Peridot Metallic is this exclusive luminous green colour and it will cost you an additional Dh8,260. But of all the options — from 18in to 21in wheels, to the 14- and 18-way adjustable seats, past the Dh5,690 high-gloss black exterior package, and the 30 grand ceramic composite brakes — it’s the one you simply must have with the new-in-the-Middle East Porsche Cayenne GTS.
There’s no point ordering a black or white GTS because this car is one of eight — yes, eight — available Cayenne models, and as such, it needs to stand out. Luminous green will do it.
A mad exterior paint colour such as this, typifies the GTS quite obviously and succinctly; it’s mad. It has a naturally aspirated V8 engine that wouldn’t go amiss in the middle of some Maserati, it has carbon-ceramic brakes that could strip tarmac off the back end of the Mulsanne straight, it’s inherited the feelsome steering of a broody 911, it weighs over two tonnes and handles like an arcade video game.
If you ever thought the Germans don’t have a sense of humour, step right this way into a Cayenne GTS and laugh your butt off.
Let’s say the Cayenne Turbo S and the Mercedes-Benz G65 AMG are the straight-line torque-monstrous Bugatti Veyrons of the SUV universe. Then this GTS is a Lotus. A 2,085kg Lotus…
The way this car steers, with such quick directness and a short ratio (underlined
by the thick, small diameter steering wheel), and the way it controls body roll
is remarkable for an SUV — others can do it, like the BMW X5 M and X6 M,
but no other SUV mixes in everyday driveability and a composed ride quality at the same time.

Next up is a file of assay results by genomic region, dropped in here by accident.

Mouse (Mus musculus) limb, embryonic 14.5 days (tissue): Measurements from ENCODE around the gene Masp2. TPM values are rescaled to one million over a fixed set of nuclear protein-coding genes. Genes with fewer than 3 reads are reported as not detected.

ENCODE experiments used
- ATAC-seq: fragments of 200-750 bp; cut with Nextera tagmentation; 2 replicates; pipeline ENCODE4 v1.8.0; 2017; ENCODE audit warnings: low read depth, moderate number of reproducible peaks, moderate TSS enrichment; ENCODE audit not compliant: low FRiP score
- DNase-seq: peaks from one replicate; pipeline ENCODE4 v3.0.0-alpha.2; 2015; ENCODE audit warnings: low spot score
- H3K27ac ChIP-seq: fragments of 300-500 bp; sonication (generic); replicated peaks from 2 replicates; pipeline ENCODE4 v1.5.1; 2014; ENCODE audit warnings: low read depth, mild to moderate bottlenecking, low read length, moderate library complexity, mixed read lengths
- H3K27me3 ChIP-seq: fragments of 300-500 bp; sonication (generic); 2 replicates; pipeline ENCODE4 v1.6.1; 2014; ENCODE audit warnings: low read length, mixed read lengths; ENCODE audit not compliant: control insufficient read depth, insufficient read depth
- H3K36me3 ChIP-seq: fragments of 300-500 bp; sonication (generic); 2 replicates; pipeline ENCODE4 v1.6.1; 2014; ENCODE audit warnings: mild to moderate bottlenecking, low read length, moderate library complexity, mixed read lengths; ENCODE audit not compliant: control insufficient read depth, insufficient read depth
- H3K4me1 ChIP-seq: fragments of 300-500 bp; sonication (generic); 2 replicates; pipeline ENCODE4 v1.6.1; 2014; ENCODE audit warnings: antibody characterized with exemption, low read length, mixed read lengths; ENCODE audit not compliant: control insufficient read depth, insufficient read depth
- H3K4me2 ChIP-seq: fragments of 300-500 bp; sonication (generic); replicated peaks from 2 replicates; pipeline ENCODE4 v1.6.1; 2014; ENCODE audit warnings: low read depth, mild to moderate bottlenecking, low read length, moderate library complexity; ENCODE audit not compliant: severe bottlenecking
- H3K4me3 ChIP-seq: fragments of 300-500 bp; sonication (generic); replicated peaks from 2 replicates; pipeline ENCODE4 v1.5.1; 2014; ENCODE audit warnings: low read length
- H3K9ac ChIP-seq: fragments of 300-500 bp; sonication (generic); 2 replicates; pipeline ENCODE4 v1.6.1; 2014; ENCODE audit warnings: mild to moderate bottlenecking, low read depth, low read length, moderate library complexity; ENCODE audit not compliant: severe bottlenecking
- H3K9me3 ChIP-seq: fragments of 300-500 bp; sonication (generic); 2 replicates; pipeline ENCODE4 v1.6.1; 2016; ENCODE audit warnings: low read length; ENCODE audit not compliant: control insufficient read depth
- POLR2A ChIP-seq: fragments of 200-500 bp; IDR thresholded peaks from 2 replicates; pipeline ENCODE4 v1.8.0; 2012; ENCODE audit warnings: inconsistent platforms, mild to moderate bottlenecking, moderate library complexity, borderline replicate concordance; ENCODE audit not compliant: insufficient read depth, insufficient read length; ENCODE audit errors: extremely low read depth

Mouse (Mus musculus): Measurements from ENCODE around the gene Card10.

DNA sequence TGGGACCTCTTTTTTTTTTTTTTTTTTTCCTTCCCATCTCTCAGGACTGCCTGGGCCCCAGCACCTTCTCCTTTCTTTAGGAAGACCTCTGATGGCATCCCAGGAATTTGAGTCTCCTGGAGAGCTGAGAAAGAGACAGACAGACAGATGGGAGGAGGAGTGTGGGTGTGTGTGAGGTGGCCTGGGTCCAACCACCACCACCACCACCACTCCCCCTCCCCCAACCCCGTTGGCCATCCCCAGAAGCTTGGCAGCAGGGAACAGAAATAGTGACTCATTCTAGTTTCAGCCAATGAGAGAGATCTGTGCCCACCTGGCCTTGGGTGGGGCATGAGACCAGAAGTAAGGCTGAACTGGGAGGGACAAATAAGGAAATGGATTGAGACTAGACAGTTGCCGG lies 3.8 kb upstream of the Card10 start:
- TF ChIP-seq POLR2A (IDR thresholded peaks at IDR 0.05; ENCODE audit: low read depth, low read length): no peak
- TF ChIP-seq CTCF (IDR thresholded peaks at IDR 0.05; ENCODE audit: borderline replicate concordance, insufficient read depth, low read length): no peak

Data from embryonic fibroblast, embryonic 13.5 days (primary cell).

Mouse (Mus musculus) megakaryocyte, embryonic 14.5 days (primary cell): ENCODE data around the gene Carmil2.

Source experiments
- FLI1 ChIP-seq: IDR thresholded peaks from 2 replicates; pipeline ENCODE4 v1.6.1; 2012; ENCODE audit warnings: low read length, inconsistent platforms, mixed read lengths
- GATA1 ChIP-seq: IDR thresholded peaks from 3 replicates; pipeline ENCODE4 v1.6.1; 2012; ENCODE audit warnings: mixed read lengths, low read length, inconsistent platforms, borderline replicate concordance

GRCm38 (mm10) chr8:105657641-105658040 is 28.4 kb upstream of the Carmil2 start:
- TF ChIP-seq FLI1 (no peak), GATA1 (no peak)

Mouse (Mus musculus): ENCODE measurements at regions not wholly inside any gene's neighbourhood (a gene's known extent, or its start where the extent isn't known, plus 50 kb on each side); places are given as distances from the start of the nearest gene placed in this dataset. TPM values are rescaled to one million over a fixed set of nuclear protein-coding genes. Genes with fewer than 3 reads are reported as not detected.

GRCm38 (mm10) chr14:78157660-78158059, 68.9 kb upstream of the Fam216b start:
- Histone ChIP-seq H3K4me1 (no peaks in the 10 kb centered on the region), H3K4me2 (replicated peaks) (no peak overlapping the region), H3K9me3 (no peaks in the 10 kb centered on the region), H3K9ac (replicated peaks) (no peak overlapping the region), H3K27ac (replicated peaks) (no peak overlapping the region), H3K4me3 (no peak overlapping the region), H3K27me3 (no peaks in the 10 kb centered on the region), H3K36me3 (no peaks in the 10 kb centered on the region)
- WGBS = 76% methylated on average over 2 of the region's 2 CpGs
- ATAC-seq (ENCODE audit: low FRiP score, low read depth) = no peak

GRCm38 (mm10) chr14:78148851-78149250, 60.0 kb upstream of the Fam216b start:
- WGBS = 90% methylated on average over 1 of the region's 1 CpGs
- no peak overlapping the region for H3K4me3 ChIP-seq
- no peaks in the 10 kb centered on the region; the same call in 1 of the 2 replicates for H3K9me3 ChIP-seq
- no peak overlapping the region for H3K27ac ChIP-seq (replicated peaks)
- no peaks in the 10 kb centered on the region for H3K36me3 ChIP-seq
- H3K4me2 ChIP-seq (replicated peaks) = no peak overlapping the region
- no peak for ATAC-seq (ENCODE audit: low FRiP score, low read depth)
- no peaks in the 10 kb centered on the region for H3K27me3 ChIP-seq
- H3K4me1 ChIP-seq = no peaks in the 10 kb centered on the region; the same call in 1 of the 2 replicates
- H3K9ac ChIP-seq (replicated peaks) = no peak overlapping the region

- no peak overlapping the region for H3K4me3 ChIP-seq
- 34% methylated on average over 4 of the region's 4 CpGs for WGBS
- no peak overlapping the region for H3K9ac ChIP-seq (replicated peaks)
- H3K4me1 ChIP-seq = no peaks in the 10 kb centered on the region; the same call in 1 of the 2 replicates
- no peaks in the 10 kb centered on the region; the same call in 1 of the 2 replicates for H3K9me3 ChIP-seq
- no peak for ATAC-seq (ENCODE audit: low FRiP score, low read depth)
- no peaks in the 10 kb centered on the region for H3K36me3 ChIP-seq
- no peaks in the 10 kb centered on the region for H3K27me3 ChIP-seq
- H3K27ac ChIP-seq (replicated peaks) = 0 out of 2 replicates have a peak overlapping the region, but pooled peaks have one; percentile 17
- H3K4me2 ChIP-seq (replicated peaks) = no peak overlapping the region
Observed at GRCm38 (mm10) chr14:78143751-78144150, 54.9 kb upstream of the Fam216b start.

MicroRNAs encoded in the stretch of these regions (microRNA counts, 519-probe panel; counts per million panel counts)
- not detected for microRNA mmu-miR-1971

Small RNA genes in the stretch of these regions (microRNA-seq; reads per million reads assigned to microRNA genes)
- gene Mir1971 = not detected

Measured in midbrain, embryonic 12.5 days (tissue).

Then there’s the engine, a typical 90-degree V8, 4.8-litre, chucking 420 horsepower through an eight-speed automatic transmission, which sounds pitiful since the Dh631,500 Turbo S makes 130bhp on top of that.
But the GTS is still the third most powerful Cayenne in the range and, more relevant, instead of peaking at 6,000rpm like its force-fed overlords, the 420 horses come in at 6,500rpm.
There’s also 515Nm of torque from 3,500rpm, whereas the turbocharged Cayennes twist in from 2,250rpm. All that tells you one thing: the GTS’ naturally aspirated V8 loves to scream, rev and burp on the overrun like the brash, luminous green psycho that it is.
Like I said, this engine — with a hotter intake cam (11mm increased valve lift over the Cayenne S to help eke out the extra 20bhp and 15Nm), reworked valve timing, and engine control unit — wouldn’t go amiss in a mid-engined, vocally gifted Italian sportscar.
In fact, the GTS is so sporty in nature (all relatively speaking, of course. Please don’t forget we’re still talking about a 1,688mm tall SUV — albeit up to 24mm lower than the Cayenne S) that I thought its brakes and transmission were broken.
Turns out you just need to get used to the more aggressive ABS system in this car, as well as the jerky, gut-kicking gear changes provided by the non-twin-clutch, non-PDK, Tiptronic S eight-speed.
In the GTS the gear changes are shorter and, therefore, harder. But even though it’s a bit of a hard-core ’box it’s still a smart one, preventing mid-corner shifts, suppressing overrun upshifts, and helping out with engine braking during hard stops.
The other bits that make a GTS a GTS are larger air intakes up front — taking a cue from the Cayenne Turbo — plus a unique front apron and even more intakes. At the back the roof spoiler dominates the look, with Porsche claiming it actually increases downforce on the rear axle, or at least decreases lift.
On slippery surfaces — our shoot took place just after a rain shower — this all-wheel drive SUV will break free, believe it or not, from the shackles of these high-performance summer tyres, mounted on Dh6,430 optional 911 Turbo II 21in wheels.
Inside, leather and Alcantara come as standard as do eight-way electric GTS seats with embroidered logos, while rear passengers are most comfortably limited to just two people because the seats are basically individual buckets.
OK, so the GTS might not be all that much about utility, but this is still finally a Sports Utility Vehicle that really does get the "Sports" bit right.